Lebanon's information minister resigned on Friday, saying he was putting the country before his personal interest to help end a diplomatic dispute with Saudi Arabia and other Gulf countries brought on by his comments.
George Kordahi, a TV host-turned-politican, said he had quit before Emmanuel Macron visited Saudi Arabia in the hope that the French president would help ease the crisis triggered by his offensive remarks.
Saudi Arabia expelled Lebanon's envoy to the Kingdom, recalled its ambassador to Beirut and banned Lebanese imports after Kordahi's comments, which Riyadh said were a symptom of the wider issue of Iran-backed Hezbollah's grip on Lebanon.
Other Gulf states, including the United Arab Emirates, Bahrain and Kuwait, followed Saudi Arabia's lead with similar measures against Lebanon.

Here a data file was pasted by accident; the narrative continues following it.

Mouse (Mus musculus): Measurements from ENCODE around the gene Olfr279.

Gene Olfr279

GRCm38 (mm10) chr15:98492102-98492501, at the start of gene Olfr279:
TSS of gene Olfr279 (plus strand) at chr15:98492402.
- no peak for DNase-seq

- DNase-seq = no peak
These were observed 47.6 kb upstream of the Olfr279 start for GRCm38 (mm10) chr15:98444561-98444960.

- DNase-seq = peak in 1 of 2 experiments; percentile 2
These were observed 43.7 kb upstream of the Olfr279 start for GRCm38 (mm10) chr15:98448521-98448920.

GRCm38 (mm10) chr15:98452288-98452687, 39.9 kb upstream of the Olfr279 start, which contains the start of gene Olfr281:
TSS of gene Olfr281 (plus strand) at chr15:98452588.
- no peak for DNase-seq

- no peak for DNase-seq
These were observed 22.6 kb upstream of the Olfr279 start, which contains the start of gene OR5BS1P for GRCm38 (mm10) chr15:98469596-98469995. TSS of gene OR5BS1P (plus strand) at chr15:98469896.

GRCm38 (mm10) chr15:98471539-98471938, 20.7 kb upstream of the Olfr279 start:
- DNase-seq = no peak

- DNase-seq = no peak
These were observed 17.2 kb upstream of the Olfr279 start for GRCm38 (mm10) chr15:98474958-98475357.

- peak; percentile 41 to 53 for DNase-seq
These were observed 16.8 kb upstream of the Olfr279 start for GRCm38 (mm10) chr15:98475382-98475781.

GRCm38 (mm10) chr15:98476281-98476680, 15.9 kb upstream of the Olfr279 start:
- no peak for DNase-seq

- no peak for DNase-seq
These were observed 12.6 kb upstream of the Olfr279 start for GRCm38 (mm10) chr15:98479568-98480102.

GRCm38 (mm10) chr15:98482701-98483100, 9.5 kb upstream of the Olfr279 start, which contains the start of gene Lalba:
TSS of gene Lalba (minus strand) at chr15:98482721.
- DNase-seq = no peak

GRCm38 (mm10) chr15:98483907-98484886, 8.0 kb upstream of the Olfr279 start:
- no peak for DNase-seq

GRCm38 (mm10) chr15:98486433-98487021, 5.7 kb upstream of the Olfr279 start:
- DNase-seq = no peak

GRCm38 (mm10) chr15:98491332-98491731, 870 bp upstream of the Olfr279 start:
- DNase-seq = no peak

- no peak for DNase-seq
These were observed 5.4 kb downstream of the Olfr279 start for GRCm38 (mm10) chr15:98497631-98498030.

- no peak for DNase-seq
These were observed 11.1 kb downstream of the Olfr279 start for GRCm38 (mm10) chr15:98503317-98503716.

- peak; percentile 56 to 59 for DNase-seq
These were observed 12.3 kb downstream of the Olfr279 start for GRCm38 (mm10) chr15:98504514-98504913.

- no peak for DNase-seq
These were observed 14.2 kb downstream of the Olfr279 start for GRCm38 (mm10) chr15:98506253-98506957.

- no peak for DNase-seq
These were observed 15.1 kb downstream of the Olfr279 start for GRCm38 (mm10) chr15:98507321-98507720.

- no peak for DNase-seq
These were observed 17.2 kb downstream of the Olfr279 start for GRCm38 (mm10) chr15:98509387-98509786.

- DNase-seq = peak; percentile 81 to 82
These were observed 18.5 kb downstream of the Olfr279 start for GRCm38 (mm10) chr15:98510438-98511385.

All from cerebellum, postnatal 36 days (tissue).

Kordahi had refused to resign in the weeks afterwards even as Prime Minister Najib Mikati asked him to put "national interest" first.
"I understood from Mikati...that the French want my resignation to take place ahead of his (Macron's) visit," Kordahi told a news conference.
He said he believed Mikati had assurances that Macron would discuss Lebanon's ties with Riyadh.
"I refuse to be used as a reason to harm Lebanon and my fellow Lebanese in Saudi Arabia and other Gulf countries," he said, adding he wanted to prevent any punitive action against the hundreds of thousands of Lebanese living in Gulf states.
Macron said on Friday he hoped there would be "progress" on the Lebanon crisis in the next hours and said France would "do all we can to re-engage the Gulf regions for the benefit of Lebanon," in comments made during a visit to the United Arab Emirates.